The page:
The most straightforward solution is to legalize access to reproductive health care via abortion and contraceptives. There is endless evidence that when women are able to control their own reproductive health, it improves economic and healthcare outcomes. Since abortion continues to find itself as one of the seeming controversies of this century, there are alternatives.

One solution is to approve out-of-state healthcare providers as state Medicaid providers. This would allow the state to reimburse expectant mothers who need to travel across state lines to access obstetrician care and leave more money in their pockets to provide for their families. The current situation of Medicaid across the U.S. is heavily dependent on which state you are residing in, but if women in Coeur d’Alene, Idaho could go across the border to Washington for obstetrician care without incurring large amounts of debt, then they could receive much needed maternal support and prevent being one of the two-thirds of maternal deaths that were preventable.

Another solution is for the state to provide housing for expectant mothers who live far from maternity wards akin to Ronald McDonald House Charities. Maternity housing is usually run by anti-choice crisis pregnancy centers and these maternity houses are usually in states that have the highest rates of maternal mortality and poverty. If states were to step in and provide government-sanctioned housing before, during, and after birth, then they would be able to remove these predatory institutions that seem to thrive on using vulnerable women who often have no other place to go. The mother would have their room and board provided for by the state while staying and then, after delivery and subsequent evaluations, would be able to return to their rural communities without incurring monolithic amounts of debt and save the mothers from predatory pregnancy centers.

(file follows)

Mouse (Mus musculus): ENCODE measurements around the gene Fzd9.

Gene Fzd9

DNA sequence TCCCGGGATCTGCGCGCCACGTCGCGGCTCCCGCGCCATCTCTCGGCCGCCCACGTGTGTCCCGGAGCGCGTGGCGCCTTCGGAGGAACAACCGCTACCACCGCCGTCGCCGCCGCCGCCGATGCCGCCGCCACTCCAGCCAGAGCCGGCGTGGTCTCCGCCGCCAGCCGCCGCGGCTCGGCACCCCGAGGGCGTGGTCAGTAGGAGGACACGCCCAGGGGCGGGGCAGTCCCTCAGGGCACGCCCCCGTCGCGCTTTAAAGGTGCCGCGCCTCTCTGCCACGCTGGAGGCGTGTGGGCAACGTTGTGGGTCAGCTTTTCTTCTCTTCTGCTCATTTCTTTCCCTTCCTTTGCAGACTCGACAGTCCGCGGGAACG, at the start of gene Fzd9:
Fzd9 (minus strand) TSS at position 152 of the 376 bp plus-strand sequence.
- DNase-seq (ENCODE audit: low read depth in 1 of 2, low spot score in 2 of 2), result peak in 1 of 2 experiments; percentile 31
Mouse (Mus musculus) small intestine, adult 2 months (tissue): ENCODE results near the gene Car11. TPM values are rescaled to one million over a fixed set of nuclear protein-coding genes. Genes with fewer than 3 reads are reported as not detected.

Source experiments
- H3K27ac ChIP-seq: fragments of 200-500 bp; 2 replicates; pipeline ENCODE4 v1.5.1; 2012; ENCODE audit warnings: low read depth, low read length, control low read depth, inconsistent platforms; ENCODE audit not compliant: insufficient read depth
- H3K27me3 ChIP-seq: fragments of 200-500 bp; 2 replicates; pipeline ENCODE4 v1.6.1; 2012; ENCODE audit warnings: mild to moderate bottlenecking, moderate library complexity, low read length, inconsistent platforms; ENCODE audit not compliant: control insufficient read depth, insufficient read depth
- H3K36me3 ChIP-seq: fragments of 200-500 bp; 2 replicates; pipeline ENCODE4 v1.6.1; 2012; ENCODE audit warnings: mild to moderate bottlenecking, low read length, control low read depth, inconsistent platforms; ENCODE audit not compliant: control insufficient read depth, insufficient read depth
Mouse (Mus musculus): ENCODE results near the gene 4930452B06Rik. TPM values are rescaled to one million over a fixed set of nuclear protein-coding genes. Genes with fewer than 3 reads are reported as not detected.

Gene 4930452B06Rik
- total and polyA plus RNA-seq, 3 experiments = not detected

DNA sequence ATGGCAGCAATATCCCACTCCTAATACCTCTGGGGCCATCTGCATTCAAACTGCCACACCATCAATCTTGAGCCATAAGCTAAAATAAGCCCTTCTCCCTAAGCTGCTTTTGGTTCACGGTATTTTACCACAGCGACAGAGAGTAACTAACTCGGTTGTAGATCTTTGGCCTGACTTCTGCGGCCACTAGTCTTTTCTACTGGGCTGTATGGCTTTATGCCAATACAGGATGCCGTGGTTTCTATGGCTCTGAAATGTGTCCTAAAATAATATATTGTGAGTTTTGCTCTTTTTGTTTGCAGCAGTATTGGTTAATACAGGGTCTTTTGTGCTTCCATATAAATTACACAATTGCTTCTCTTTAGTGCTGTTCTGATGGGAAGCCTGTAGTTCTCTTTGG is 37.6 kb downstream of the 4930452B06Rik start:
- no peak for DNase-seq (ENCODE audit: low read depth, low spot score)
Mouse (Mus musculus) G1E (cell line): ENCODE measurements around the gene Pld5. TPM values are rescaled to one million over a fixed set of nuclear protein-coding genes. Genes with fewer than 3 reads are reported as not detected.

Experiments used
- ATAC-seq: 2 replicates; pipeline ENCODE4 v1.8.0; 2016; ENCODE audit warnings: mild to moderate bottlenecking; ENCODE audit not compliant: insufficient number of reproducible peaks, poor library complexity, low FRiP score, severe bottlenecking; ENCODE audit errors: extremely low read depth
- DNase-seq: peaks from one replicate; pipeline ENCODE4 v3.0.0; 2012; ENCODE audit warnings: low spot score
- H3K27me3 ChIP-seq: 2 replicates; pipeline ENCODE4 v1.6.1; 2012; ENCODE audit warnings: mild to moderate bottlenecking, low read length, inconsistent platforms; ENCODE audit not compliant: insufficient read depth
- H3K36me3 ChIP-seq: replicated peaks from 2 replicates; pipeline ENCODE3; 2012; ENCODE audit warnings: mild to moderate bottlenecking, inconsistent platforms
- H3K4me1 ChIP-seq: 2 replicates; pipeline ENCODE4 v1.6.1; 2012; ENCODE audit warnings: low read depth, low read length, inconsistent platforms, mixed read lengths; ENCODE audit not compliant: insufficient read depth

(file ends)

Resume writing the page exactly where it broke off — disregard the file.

One last solution would be to expand telemedicine and clinic networks to facilitate access to maternal medicine consultation services. In Idaho again, telemedicine has been at the forefront of bringing much-needed medical access to rural communities in a cost-effective manner that was even able to weather the COVID-19 pandemic. If telemedicine is possible for deeply rural communities, then it is not much of a stretch to add on obstetrician care as an addendum. This issue is now gaining more traction as maternal telehealth becomes more in need for women who require contraceptives in states that have banned access to reproductive services and are looking for alternatives.

Ultimately, the patchwork of abortion laws that has sprung up post-Dobbs has resulted in increased maternal mortality rates that disproportionately affect rural women. If this new American Gothic is to continue, then instead of the woman being behind the man it would have to leave women out of the painting entirely, since rural mothers are the ones impacted most and have the least say in decisions over their reproductive health. If this continues, and rural America keeps leaving its women behind, how can the nostalgia for the rural parts of the nation continue when they only support half of their population?